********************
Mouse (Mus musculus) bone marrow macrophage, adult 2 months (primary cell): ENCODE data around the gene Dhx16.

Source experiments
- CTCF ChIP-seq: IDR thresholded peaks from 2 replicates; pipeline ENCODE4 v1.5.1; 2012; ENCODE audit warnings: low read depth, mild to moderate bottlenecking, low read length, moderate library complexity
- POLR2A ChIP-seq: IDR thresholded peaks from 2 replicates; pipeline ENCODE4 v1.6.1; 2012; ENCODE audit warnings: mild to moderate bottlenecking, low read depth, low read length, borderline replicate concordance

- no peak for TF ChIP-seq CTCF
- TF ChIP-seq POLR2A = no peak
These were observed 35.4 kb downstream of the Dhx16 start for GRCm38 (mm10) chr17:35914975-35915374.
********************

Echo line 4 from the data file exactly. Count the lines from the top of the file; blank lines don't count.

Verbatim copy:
- POLR2A ChIP-seq: IDR thresholded peaks from 2 replicates; pipeline ENCODE4 v1.6.1; 2012; ENCODE audit warnings: mild to moderate bottlenecking, low read depth, low read length, borderline replicate concordance